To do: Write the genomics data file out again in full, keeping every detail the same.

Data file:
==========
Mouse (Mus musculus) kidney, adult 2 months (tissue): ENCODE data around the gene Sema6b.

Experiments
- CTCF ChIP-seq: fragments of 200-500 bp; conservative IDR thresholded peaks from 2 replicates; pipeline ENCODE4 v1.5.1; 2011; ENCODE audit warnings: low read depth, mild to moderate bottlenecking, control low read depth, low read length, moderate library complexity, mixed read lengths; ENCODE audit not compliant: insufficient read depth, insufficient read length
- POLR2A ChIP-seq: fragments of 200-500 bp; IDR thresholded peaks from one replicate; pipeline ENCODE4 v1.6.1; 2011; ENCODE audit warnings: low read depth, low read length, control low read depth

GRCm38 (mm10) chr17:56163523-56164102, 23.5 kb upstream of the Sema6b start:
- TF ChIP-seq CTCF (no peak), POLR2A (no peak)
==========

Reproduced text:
Mouse (Mus musculus) kidney, adult 2 months (tissue): ENCODE data around the gene Sema6b.

Experiments
- CTCF ChIP-seq: fragments of 200-500 bp; conservative IDR thresholded peaks from 2 replicates; pipeline ENCODE4 v1.5.1; 2011; ENCODE audit warnings: low read depth, mild to moderate bottlenecking, control low read depth, low read length, moderate library complexity, mixed read lengths; ENCODE audit not compliant: insufficient read depth, insufficient read length
- POLR2A ChIP-seq: fragments of 200-500 bp; IDR thresholded peaks from one replicate; pipeline ENCODE4 v1.6.1; 2011; ENCODE audit warnings: low read depth, low read length, control low read depth

GRCm38 (mm10) chr17:56163523-56164102, 23.5 kb upstream of the Sema6b start:
- TF ChIP-seq CTCF (no peak), POLR2A (no peak)